If you have ever done raku firing, you are probably aware that the raku firing process should not be used for pots that are intended to serve food. The rapid firing, removal of the ware at the red-heat stage, and subsequent post-firing all contribute to surfaces that remain porous after firing. So it is best for decorative pots or sculpture. If you are looking for another application for raku, today’s post just might be for you.
There are all sorts of ways to use glass to embellish pottery. But I had never seen anyone inlay glass exactly like Steven Branfman does. Steven throws a cylinder and then rolls it in crushed glass. Then he continues throwing from the inside (so as not to cut his fingers!) to shape the pot. In today’s post, Steven takes us through the process step by step. Plus, you can download Steven’s raku glaze recipes in our latest free download 15 Tried and True Raku Glaze Recipes: Recipe Cards for our Favorite Raku Pottery Glazes.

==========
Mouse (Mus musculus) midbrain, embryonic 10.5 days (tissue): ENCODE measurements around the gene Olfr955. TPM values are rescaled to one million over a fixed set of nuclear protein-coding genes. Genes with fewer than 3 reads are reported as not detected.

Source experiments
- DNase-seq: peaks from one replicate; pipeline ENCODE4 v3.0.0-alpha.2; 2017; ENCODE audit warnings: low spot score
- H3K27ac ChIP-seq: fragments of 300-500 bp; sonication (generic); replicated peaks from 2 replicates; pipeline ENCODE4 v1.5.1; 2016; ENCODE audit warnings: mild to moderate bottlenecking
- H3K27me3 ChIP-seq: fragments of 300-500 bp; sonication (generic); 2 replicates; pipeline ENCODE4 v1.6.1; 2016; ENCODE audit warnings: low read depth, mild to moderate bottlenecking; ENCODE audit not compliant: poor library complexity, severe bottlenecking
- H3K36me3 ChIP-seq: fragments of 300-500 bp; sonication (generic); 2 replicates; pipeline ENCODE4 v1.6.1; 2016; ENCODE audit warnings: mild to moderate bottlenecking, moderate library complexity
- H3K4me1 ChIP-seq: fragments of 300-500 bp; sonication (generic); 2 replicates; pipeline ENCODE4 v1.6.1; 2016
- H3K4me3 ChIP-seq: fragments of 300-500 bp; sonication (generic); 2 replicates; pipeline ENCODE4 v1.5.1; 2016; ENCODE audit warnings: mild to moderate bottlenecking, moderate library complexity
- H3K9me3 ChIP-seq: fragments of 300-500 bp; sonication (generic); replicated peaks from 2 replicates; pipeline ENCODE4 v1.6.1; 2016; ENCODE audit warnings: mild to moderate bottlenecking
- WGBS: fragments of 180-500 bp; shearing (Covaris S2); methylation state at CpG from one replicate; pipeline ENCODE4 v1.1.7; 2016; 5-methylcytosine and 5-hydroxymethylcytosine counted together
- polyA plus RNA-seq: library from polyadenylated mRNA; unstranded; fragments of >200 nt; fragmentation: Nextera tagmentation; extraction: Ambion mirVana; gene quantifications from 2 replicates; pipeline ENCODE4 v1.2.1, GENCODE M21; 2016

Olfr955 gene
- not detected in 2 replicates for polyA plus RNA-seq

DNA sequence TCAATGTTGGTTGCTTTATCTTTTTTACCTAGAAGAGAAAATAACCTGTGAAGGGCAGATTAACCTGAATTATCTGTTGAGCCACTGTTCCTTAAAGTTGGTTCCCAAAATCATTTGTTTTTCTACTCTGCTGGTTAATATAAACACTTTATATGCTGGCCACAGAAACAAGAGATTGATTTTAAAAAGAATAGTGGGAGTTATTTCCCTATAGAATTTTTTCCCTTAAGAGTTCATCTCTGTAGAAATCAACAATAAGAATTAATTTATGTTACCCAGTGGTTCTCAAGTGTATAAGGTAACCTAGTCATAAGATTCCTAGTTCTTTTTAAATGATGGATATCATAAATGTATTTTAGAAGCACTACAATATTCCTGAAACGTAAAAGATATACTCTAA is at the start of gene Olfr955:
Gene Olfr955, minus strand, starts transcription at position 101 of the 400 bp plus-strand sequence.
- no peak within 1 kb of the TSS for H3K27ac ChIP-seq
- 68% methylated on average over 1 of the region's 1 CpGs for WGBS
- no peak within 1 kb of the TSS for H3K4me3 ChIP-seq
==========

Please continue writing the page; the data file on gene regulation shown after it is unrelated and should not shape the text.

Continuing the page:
Today we present a sample recipe from our newest free download, Ten Tried and True Raku Glaze Recipes: Recipe Cards for our Favorite Raku Pottery Glazes.
Get the raku recipe for White Opaque Gloss glaze.
Get the recipe for Ferguson’s White Crackle Raku Glaze.
Get the recipe for Red/Bronze Raku Glaze.
Get the recipes for Copper Matt and White Crackle raku glazes.
In today’s pottery video, potter Gordon Hutchens makes a slab-built vase form and then takes us through raku firing it. Plus, we’ve posted some of Gordon’s raku glaze recipes and washes for overglaze decoration.
Get the raku recipe for Peel-Away Slip.
Get the raku glaze recipe for Hasselle Copper Matt.